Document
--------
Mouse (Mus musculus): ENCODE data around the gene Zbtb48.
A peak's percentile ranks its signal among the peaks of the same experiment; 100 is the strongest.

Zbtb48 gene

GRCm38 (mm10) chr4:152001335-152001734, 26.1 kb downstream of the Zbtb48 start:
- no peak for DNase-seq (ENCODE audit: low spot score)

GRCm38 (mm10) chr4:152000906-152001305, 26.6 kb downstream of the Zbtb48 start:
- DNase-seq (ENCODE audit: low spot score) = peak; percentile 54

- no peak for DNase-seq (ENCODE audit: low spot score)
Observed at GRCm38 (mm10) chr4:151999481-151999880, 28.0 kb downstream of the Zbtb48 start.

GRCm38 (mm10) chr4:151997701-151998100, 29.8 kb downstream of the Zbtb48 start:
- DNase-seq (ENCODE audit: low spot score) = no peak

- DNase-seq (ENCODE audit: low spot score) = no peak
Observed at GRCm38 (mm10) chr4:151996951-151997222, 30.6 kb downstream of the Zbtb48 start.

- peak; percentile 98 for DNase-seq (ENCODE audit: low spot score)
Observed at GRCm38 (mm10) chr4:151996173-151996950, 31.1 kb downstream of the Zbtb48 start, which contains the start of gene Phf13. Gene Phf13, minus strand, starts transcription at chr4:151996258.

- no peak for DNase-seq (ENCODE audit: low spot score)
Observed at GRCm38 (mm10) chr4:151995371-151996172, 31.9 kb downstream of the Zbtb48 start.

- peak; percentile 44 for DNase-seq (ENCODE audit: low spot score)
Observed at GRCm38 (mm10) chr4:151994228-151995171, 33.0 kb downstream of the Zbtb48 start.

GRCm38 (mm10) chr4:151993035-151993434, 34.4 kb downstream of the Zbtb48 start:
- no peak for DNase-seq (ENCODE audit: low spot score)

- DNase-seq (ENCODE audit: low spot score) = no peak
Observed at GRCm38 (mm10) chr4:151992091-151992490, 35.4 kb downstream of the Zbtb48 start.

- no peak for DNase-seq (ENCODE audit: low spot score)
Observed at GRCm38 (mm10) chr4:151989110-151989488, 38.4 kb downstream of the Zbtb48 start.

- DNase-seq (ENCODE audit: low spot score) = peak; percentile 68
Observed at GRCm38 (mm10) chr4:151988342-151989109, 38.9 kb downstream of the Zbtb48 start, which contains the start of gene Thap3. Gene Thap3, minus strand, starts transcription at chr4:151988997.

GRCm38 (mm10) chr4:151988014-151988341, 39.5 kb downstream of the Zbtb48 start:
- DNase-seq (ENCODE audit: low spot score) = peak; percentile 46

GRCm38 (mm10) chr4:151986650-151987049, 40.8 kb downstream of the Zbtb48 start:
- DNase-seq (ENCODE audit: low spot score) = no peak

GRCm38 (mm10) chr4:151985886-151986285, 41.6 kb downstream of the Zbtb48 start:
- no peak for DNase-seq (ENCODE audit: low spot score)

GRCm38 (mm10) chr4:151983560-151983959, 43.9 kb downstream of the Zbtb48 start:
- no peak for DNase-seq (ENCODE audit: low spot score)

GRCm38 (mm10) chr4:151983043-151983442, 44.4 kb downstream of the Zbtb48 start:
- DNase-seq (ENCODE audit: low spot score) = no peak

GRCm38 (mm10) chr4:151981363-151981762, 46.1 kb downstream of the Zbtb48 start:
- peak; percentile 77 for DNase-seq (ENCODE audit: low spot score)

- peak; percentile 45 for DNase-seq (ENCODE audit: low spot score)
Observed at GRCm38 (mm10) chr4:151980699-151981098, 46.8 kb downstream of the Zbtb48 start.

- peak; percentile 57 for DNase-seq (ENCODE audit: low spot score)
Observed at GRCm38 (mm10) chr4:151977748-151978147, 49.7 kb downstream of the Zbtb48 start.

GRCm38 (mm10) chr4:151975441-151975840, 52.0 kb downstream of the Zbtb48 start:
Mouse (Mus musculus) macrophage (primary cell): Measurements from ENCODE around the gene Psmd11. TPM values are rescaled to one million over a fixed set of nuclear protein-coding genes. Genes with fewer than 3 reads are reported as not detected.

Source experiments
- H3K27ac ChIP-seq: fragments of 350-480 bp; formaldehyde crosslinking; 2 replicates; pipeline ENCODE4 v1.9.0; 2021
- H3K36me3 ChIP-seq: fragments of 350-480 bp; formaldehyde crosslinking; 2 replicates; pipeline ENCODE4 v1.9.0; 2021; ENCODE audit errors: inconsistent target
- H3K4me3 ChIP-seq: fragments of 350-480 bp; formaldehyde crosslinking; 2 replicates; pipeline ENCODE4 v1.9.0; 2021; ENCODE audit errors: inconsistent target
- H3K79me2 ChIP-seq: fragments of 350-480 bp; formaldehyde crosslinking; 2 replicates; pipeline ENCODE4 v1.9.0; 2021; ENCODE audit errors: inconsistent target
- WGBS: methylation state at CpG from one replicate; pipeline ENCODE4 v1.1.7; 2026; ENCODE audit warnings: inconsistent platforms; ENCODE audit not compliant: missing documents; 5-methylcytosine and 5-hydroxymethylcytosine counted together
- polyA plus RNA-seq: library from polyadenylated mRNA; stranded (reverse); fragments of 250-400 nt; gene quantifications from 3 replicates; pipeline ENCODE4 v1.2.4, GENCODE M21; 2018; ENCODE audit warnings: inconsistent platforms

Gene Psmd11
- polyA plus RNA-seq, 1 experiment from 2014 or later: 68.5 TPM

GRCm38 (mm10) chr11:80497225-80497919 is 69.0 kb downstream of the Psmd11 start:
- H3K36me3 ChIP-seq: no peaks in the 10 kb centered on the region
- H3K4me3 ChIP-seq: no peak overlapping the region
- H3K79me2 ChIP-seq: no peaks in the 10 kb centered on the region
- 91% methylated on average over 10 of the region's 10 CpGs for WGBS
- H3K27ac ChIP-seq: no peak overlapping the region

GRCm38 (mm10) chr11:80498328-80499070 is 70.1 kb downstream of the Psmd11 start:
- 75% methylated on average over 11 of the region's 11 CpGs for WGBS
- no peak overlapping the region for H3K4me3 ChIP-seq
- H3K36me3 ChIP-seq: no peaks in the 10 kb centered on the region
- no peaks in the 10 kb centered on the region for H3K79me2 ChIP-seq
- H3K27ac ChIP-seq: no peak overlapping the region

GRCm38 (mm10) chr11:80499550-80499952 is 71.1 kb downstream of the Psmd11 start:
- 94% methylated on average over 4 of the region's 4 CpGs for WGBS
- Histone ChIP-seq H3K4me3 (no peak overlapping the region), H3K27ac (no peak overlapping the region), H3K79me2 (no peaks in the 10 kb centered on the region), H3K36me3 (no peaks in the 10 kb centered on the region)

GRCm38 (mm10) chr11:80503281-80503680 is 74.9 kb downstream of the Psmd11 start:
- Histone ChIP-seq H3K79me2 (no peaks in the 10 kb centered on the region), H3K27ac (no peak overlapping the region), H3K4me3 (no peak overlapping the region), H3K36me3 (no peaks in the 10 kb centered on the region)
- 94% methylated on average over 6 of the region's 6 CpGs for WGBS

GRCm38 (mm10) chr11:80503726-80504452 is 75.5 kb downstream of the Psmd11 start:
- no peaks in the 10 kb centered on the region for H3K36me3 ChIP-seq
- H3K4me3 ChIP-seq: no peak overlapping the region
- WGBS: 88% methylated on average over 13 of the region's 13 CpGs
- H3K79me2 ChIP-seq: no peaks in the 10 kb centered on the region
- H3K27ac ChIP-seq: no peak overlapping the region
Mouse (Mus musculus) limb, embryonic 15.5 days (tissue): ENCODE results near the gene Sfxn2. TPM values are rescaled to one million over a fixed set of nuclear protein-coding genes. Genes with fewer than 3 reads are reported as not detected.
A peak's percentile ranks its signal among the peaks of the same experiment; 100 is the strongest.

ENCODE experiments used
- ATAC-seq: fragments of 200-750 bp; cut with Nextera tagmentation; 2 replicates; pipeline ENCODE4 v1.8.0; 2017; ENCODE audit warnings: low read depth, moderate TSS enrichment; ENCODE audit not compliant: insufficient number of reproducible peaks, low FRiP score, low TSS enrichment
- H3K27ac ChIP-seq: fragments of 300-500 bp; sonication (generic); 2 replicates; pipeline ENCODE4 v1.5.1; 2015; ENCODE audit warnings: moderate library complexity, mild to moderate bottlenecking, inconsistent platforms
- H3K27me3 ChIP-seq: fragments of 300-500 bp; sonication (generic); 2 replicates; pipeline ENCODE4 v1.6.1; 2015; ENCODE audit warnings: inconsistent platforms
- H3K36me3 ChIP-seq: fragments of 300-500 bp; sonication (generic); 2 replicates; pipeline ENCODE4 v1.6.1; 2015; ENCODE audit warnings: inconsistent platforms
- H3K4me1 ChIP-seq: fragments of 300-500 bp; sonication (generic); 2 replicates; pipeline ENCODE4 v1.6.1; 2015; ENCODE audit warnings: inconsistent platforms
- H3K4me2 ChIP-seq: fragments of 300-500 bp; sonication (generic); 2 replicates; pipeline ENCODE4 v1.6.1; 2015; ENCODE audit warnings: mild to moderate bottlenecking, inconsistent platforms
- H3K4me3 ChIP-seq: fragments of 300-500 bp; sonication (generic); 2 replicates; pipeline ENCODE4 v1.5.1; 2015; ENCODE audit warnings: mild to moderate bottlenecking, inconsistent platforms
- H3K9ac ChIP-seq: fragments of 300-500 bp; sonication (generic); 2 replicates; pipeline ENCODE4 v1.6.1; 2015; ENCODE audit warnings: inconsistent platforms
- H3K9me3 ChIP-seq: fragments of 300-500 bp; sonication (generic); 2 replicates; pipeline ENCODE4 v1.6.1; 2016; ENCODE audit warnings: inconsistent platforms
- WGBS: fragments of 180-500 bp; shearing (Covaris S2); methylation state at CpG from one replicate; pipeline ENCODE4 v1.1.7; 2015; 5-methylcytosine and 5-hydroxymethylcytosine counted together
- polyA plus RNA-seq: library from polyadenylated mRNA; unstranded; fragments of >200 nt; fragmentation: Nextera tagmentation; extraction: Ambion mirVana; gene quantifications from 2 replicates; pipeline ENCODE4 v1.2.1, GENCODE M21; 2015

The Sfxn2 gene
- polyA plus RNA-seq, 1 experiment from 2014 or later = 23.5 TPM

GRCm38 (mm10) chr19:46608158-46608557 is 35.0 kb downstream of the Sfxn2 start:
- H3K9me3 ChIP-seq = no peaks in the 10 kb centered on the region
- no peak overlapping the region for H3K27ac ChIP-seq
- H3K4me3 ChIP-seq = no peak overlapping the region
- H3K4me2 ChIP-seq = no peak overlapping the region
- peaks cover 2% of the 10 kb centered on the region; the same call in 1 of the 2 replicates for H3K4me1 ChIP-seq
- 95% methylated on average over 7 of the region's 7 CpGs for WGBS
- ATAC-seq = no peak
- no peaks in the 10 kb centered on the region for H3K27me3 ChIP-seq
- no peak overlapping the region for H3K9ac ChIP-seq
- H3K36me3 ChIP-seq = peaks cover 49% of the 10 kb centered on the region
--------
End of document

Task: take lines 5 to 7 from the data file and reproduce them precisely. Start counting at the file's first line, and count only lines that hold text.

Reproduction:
- no peak for DNase-seq (ENCODE audit: low spot score)

GRCm38 (mm10) chr4:152000906-152001305, 26.6 kb downstream of the Zbtb48 start:
- DNase-seq (ENCODE audit: low spot score) = peak; percentile 54